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Baker's Dozen

Burn Again: Lawrence English's Favourite Albums
Kate Hennessy , November 19th, 2015 10:52

After celebrating Room40's 15th birthday, the label head and ambient composer pauses in his hometown of Brisbane to go from Swans to Japanese court music in taking Kate Hennessy through his 13 "foundational" records


David Toop - Black Chamber
There's a place in my mind that sounds like David Toop's records and every so often I find those sounds seeping into my consciousness. It's often the music I imagine for my dreams, the ones where sense doesn't need to pervade and there's a free-floating notion of time, space and everything else.

David's music is so very much his own, and I love this. Equal parts drama, dream and after-dusk haziness, he creates these intensely evocative and uneasy spaces in which you populate the music with your own memories: real or invented, it doesn't matter. Black Chamber is still a revelation to me. Every time I listen, I am taken somewhere else. Often it's Japan, a country David and I share an interest in. Other times it's to places I can't recognise from memories so I'm not really sure they're mine.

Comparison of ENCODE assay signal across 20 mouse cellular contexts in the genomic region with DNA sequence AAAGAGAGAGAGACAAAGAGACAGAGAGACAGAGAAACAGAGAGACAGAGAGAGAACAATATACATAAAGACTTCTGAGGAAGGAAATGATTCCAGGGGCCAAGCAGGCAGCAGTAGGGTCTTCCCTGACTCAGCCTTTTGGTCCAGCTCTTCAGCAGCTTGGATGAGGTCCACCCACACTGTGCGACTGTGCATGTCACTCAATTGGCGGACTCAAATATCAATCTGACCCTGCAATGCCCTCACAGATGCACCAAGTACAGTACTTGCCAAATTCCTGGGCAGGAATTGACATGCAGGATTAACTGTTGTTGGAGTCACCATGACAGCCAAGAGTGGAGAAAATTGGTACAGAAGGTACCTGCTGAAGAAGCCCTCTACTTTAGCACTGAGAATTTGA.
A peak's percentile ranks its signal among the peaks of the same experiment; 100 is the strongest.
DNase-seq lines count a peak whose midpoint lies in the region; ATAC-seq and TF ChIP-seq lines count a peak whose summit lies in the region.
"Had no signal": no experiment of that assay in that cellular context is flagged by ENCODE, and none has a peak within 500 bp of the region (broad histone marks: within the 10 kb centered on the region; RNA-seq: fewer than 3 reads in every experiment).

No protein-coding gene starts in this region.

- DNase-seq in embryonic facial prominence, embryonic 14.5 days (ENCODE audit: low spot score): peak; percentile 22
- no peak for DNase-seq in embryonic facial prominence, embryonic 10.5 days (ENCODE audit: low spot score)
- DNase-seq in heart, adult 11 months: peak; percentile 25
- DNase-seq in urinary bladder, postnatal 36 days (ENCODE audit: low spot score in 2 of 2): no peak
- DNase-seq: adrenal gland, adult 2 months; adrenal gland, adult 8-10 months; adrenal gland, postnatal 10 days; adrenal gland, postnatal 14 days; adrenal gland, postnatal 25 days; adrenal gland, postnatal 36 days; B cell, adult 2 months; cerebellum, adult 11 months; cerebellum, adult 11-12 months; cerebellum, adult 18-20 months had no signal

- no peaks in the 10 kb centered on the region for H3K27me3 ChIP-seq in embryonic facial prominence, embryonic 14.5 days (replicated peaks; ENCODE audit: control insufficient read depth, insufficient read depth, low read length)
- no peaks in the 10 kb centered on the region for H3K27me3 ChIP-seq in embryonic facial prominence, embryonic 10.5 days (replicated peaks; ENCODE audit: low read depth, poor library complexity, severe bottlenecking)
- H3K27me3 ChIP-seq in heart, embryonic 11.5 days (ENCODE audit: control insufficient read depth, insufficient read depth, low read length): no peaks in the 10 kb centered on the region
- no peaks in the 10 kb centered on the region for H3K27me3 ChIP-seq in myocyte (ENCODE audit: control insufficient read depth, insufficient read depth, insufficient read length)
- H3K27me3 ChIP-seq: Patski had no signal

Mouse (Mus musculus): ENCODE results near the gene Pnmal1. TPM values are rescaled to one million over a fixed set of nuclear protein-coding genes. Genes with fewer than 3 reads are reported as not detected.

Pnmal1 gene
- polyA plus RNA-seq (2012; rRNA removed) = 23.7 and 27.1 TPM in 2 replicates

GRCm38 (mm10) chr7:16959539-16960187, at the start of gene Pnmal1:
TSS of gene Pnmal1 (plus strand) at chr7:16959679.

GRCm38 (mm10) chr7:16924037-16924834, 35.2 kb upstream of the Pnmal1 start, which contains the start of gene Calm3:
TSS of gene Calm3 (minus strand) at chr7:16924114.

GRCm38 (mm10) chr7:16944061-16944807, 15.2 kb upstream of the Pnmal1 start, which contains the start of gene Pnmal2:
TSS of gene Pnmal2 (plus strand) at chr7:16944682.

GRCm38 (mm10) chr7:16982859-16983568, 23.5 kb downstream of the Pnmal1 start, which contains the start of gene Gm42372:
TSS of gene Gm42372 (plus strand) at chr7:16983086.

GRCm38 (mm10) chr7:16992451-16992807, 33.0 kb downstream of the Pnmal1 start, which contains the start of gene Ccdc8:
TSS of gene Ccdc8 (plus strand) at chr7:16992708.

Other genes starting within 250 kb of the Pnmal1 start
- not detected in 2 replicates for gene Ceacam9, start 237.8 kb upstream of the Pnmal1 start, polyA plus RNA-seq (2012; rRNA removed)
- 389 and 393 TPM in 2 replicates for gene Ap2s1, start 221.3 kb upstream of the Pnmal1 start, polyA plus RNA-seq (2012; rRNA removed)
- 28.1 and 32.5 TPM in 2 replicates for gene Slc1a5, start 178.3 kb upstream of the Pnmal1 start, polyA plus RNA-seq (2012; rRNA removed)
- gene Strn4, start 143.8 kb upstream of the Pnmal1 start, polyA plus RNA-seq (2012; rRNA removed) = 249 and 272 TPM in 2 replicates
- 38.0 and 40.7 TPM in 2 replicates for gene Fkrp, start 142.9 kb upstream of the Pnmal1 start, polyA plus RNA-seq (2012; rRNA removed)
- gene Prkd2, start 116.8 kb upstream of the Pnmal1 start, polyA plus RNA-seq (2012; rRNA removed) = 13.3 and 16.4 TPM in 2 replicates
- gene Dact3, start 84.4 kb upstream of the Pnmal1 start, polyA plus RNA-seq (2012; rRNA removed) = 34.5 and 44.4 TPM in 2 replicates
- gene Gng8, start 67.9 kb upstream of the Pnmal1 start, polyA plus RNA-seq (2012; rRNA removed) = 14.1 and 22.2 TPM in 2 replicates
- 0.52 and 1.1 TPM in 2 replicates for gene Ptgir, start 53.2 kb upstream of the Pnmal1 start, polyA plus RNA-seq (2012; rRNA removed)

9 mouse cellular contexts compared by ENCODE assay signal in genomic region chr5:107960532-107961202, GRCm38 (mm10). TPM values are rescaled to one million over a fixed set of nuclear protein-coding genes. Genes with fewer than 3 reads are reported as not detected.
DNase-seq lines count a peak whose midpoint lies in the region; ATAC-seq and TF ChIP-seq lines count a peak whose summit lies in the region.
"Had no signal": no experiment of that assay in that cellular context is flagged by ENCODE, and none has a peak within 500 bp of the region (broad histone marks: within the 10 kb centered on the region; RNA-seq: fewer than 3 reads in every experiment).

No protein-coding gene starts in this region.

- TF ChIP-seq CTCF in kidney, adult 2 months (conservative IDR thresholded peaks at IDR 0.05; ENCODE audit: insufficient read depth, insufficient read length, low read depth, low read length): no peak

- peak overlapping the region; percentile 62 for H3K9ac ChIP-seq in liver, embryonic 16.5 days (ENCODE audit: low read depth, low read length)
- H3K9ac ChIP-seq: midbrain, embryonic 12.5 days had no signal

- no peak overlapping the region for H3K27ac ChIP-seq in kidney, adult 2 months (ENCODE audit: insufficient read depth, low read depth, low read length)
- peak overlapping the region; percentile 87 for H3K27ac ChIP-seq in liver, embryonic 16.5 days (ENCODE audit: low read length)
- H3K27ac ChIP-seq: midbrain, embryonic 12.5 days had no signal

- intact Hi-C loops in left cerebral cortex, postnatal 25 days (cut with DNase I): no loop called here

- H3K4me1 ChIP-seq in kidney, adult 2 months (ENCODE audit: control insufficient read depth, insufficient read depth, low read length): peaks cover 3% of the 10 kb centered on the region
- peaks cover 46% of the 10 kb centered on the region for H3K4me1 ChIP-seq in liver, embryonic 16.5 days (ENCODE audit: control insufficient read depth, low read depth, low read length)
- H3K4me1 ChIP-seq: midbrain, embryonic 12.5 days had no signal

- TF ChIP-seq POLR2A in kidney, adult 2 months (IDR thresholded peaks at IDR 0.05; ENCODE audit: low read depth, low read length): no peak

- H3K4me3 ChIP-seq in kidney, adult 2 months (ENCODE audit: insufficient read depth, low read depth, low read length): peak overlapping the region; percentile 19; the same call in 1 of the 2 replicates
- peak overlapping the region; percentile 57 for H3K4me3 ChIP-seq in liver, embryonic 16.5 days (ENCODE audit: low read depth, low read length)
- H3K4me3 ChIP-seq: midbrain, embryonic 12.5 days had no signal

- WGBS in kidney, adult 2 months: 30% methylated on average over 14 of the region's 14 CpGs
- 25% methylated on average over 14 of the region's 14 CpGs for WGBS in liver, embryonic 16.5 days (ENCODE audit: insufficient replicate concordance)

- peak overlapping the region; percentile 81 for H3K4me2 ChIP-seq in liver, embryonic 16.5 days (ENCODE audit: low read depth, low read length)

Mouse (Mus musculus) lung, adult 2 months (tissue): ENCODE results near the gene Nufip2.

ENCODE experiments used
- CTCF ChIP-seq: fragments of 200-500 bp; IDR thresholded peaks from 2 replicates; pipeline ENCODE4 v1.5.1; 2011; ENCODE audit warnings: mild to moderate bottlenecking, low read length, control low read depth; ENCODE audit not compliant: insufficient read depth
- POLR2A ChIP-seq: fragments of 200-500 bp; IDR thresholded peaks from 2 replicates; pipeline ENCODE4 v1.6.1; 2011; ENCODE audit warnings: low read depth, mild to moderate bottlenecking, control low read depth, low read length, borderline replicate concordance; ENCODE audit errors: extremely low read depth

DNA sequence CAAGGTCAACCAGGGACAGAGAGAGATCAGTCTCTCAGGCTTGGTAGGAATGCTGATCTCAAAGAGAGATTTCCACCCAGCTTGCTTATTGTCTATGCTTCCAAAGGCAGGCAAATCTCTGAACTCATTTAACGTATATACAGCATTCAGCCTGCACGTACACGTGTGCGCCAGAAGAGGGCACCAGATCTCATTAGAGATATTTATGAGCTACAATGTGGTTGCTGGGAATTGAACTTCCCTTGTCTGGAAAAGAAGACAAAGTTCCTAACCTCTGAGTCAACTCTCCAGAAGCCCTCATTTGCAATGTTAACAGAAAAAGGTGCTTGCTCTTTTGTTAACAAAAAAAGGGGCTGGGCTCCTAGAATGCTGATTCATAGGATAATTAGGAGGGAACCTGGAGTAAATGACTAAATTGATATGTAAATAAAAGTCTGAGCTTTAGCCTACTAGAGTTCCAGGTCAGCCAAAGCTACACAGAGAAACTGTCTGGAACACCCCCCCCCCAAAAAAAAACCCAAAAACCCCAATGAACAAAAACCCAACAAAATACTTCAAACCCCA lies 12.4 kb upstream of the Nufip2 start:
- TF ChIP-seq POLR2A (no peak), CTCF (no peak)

I owe David a huge amount - as a friend, musician and writer. He creates the crevices through which I have slipped into entire underworlds of interests from music to visual art to cooking. It's increasingly rare to find artists like him who synthesise vast swathes of cultural archives, taking fragments and weaving them into complex new narratives and ideas. I admire that desire, to reframe through a personal lens, all of these interests and concerns, especially when a great many of them have little or no relation to music.

I think what David Toop taught me is that music isn't just a singular cultural manifestation. It's embedded, it's part of a fabric and when we start to position it as such, the true richness of the art form comes to light.